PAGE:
Dec 5, 2018 Pauliina Alanen
There’s been a trend that VCs are raising bigger and bigger funds. According to Rebecca Kaden, with these megafunds, it comes down to what they choose not to do, rather than what they do. When your fund is that big, you have to be involved in the bigger companies. On the contrary, if you have a small fund, it’s more about the verticals and types of investment that you choose to do, also referring to her own fund Union Square Ventures, where she’s been the first female partner since March this year.
As investors have adopted the “bigger is better” mentality, entrepreneurs have raised more money per round, starting from seed and continuing across the following stages. According to our VC panel today on Founder Stage, the mega-rounds could permit startups to stay private longer, partly simply because private money available has increased. The investing in tech has been booming over the last years.
Especially early stage investing happens more and more towards the individual rather than towards the company. According to Alice Bentinck this is prevalent particularly in Europe. In Europe, there’s need to put more infrastructure around the funding ecosystem. Alice’s fund Entrepreneur First has been experimenting with new ways of capital, for instance providing entrepreneurs 2000€ per month for a couple of months. This, she said, permits them to invest into the team, rather than into the product. As their youngest companies are just 14 weeks old, they are making their bet on the super talented individuals.
Rebecca Kaden highlighted the importance of timing and finding the right intersection for the technology and market mind-set. Nowadays, VCs are less likely to invest just when the technology is there, but they would like to wait to see the adoption in the market to begin as well. The panel also discussed the shift in thinking about profitability: profitability has become a word meaning not growing fast enough. However, the role of “growth at all cost” has changed to focus more on “at what expense”.
Beezer said she couldn’t help but ask about Brexit from the only Londoner of the panel, Alice Bentinck. “It’s very sad, but today, the British VCs are still looking pretty good.” she commented. Her own VC Entrepreneur First just opened offices to Paris and Berlin. According to Alice, a VC in Europe needs to look at the whole of Europe, not just not just London or Paris. So far it’s fairly hard to predict how the actual Brexit will look like.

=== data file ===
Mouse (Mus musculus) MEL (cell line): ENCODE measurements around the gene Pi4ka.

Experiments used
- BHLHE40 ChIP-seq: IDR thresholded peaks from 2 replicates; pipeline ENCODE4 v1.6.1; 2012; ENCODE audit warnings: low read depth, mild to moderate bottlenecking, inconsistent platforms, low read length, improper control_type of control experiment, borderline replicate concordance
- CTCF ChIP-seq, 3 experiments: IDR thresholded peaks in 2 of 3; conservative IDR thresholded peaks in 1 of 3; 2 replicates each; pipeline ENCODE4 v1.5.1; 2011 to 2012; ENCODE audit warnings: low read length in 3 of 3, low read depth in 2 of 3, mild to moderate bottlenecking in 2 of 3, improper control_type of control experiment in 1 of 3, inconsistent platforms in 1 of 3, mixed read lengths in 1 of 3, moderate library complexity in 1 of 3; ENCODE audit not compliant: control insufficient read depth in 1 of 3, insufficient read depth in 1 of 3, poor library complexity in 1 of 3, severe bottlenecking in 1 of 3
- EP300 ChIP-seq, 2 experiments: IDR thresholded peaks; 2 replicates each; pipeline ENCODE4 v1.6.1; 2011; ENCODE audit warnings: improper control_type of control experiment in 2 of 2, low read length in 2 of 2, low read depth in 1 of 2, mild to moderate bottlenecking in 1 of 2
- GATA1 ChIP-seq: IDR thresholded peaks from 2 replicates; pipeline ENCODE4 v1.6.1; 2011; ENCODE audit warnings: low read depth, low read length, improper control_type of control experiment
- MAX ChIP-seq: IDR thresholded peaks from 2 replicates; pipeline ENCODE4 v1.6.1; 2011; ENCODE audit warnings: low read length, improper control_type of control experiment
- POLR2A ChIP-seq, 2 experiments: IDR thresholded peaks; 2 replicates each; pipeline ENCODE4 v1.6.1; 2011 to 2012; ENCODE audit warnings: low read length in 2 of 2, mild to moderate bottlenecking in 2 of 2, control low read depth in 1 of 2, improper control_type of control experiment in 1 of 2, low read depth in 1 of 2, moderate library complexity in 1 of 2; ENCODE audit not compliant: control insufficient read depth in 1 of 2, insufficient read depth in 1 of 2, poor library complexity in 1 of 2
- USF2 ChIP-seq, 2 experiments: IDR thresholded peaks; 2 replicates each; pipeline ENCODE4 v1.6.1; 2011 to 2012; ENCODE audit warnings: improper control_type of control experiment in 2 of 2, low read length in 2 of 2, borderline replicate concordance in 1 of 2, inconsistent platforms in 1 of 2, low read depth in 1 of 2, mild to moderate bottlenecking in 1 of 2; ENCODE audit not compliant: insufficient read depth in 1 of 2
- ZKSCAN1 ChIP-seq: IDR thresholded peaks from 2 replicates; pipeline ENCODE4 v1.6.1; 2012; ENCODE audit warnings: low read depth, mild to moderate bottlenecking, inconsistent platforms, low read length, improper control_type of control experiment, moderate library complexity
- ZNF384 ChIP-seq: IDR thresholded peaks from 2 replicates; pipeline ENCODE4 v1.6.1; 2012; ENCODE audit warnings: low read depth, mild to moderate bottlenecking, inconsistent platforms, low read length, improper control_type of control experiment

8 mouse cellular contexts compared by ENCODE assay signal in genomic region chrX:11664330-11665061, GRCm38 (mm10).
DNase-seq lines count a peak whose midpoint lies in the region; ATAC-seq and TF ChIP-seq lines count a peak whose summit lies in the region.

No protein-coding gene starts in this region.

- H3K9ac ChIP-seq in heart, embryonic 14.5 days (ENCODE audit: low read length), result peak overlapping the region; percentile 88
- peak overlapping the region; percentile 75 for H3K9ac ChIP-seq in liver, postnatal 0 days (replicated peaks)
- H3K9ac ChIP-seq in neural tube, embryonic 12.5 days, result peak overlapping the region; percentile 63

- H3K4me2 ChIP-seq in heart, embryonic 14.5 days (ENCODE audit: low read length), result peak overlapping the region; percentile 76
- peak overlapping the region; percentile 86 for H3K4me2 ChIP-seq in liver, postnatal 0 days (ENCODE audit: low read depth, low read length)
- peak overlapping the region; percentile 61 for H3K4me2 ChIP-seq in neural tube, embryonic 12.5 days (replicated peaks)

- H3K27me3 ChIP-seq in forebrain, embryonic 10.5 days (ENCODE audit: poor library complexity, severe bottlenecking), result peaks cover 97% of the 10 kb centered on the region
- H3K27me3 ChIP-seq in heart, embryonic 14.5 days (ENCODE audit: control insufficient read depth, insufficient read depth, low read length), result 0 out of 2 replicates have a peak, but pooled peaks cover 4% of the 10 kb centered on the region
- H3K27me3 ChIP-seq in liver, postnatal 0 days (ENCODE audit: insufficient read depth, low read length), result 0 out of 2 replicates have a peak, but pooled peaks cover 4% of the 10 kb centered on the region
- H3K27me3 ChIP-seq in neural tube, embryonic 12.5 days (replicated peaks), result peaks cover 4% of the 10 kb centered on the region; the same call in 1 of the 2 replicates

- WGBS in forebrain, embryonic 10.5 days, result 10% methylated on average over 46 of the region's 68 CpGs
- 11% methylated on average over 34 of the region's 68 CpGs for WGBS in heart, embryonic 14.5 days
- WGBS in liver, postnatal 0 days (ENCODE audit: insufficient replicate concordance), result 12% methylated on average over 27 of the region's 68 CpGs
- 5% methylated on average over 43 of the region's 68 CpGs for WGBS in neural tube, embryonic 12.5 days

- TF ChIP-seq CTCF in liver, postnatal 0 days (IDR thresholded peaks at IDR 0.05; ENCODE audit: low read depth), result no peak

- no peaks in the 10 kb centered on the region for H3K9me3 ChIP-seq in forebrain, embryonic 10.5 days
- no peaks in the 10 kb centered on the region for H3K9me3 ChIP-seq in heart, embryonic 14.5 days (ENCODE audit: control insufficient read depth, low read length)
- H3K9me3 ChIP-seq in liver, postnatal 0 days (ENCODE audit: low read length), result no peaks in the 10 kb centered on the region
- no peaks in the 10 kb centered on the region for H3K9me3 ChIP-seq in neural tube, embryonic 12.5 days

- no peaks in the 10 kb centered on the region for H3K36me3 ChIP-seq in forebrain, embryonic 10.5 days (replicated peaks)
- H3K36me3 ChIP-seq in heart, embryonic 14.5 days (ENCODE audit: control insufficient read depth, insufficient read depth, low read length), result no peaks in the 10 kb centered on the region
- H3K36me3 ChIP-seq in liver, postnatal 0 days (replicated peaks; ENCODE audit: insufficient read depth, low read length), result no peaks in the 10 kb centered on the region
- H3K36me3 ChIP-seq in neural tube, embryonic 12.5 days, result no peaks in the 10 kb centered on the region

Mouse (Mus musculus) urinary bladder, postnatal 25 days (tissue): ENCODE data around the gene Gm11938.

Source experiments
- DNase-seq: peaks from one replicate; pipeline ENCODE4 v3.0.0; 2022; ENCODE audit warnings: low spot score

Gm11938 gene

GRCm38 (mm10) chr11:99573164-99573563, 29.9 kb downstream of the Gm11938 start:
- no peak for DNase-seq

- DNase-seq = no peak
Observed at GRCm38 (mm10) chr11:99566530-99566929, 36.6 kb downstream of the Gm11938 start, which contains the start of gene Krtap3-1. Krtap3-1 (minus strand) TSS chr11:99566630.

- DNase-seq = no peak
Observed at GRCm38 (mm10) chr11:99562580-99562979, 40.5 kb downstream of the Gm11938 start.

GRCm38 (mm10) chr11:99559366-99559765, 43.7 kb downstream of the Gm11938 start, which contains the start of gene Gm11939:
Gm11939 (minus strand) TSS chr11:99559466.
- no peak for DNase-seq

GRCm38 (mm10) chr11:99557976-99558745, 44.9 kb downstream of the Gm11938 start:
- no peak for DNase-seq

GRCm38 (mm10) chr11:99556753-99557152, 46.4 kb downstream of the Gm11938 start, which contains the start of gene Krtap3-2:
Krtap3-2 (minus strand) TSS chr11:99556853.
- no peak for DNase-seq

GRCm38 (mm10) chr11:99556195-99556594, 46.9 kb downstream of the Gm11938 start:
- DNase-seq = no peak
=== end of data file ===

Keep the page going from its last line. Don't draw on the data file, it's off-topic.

It’s in the nature of regulations to always lag and be a bit behind of the upcoming trends. Therefore, as it was discussed a new phenomenon will likely hit a regulatory issue at some point. Rebecca Lynn would prefer entrepreneurs to be proactive and bring the regulators along with you. Alice brought up an interesting way the city of London is collaborating with entrepreneurs: they have built a sort of a sandbox feature for early stage companies to speak to regulators directly.
It was discussed that the majority of entrepreneurs simply need money. Having choices of VCis often a luxury. According to Rebecca Kaden having a partner who is more likely to be a long term partner can really be a make-or-break thing in these unpredictable times. Lynn highlighted the importance of aligning philosophically. She mentioned that investors and entrepreneurs tend to divide into two different camps, either breaking things at any cost, or taking account the network effects and bigger picture. How people react in the most stressful times is quite indicative of the investor’s and entrepreneur’s philosophy.
The panel concluded to this thought: Be smart about where you spend, knowing that you got the model right first is key.
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